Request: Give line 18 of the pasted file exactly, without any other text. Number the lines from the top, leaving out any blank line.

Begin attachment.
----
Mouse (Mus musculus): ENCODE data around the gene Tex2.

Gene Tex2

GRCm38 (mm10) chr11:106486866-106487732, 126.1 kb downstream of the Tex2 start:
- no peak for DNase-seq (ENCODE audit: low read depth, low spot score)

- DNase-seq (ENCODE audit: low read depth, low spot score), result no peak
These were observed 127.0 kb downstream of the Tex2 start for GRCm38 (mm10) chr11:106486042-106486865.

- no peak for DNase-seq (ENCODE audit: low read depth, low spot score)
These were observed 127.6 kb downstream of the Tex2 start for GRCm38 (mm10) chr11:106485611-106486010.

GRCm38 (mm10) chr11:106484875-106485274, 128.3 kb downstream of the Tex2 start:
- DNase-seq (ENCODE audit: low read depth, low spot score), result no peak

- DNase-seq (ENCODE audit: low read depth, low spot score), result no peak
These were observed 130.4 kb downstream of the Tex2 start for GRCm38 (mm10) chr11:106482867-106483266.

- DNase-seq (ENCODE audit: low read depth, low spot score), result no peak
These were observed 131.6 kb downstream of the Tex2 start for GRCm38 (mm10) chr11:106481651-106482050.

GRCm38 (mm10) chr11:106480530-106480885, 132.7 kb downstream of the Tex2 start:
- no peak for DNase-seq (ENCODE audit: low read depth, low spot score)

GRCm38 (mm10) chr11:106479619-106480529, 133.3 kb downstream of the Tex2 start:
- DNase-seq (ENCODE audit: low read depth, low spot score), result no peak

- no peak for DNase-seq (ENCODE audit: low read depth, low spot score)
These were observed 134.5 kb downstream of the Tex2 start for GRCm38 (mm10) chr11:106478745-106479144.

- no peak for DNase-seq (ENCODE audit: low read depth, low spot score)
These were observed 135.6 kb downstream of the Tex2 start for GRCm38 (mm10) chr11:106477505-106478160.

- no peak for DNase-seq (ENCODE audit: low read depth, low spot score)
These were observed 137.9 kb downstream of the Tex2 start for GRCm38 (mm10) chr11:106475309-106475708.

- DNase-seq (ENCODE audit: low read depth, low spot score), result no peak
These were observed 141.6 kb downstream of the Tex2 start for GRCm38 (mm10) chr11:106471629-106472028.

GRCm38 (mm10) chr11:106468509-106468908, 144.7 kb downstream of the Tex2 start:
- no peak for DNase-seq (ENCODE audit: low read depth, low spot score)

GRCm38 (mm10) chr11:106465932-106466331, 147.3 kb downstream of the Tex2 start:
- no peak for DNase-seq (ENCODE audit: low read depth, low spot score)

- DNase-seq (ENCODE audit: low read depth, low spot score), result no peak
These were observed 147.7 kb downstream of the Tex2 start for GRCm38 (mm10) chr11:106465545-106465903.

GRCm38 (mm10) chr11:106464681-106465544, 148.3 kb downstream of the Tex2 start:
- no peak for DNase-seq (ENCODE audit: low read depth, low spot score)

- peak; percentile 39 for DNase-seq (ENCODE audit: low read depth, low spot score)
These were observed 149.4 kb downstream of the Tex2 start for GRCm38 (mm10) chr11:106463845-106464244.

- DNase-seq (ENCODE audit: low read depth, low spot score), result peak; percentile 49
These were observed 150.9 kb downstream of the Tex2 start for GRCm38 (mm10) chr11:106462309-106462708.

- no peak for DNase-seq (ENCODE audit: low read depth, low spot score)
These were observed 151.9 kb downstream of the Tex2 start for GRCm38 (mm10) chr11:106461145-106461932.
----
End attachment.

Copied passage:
- DNase-seq (ENCODE audit: low read depth, low spot score), result no peak